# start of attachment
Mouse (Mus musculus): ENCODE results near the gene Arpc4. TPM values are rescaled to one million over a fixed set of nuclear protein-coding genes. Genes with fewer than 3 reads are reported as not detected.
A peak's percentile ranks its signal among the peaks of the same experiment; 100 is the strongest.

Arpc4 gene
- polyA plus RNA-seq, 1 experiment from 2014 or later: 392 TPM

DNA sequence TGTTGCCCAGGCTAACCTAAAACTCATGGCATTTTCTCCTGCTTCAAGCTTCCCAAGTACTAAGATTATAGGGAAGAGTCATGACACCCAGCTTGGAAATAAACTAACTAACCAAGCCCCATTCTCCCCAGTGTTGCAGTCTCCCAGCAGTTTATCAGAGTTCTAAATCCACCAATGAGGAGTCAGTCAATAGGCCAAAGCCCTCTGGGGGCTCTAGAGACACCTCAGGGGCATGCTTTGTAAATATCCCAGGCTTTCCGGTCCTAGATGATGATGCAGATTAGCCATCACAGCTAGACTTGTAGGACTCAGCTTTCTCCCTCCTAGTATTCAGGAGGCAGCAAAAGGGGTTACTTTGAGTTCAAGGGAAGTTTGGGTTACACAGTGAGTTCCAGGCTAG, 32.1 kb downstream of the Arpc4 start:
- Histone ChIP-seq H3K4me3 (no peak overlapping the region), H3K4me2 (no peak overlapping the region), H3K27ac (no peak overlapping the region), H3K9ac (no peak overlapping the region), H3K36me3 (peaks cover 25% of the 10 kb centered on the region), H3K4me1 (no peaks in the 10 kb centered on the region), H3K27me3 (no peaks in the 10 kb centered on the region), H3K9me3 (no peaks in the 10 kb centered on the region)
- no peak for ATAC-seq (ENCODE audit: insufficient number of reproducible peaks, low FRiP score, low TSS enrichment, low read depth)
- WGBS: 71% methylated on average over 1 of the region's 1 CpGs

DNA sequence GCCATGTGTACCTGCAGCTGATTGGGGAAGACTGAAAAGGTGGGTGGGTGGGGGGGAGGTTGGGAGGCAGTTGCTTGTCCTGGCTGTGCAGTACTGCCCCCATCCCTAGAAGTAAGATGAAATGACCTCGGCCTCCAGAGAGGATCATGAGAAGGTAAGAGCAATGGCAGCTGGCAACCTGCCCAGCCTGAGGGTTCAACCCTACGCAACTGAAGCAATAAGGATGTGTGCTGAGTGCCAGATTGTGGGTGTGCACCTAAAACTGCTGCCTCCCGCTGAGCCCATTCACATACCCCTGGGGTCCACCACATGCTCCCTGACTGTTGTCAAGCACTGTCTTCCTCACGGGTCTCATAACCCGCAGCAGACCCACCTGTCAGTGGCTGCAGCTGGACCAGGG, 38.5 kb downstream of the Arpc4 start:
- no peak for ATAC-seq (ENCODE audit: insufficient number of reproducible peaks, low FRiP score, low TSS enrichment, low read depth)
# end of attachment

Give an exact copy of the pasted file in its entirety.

Mouse (Mus musculus): ENCODE results near the gene Arpc4. TPM values are rescaled to one million over a fixed set of nuclear protein-coding genes. Genes with fewer than 3 reads are reported as not detected.
A peak's percentile ranks its signal among the peaks of the same experiment; 100 is the strongest.

Arpc4 gene
- polyA plus RNA-seq, 1 experiment from 2014 or later: 392 TPM

DNA sequence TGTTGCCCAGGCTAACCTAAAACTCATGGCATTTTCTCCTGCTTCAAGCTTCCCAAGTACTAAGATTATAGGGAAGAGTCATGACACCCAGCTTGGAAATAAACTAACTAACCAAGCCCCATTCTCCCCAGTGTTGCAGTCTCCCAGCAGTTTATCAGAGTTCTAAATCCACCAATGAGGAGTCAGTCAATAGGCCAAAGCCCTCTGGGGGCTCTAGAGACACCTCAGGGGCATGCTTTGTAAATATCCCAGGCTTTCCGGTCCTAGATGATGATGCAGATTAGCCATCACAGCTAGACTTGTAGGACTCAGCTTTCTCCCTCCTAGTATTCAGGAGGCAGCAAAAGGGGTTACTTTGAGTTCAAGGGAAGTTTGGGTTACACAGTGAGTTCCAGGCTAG, 32.1 kb downstream of the Arpc4 start:
- Histone ChIP-seq H3K4me3 (no peak overlapping the region), H3K4me2 (no peak overlapping the region), H3K27ac (no peak overlapping the region), H3K9ac (no peak overlapping the region), H3K36me3 (peaks cover 25% of the 10 kb centered on the region), H3K4me1 (no peaks in the 10 kb centered on the region), H3K27me3 (no peaks in the 10 kb centered on the region), H3K9me3 (no peaks in the 10 kb centered on the region)
- no peak for ATAC-seq (ENCODE audit: insufficient number of reproducible peaks, low FRiP score, low TSS enrichment, low read depth)
- WGBS: 71% methylated on average over 1 of the region's 1 CpGs

DNA sequence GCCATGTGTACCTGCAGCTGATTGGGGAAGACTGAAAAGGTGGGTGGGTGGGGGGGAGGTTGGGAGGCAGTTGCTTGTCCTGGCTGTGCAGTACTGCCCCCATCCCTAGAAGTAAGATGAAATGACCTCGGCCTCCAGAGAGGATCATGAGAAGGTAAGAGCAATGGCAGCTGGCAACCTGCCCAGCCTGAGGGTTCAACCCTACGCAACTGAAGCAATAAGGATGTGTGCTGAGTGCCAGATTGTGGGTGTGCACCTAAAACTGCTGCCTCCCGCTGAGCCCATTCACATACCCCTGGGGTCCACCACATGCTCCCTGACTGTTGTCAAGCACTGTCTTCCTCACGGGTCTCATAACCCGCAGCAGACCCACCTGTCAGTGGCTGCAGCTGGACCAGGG, 38.5 kb downstream of the Arpc4 start:
- no peak for ATAC-seq (ENCODE audit: insufficient number of reproducible peaks, low FRiP score, low TSS enrichment, low read depth)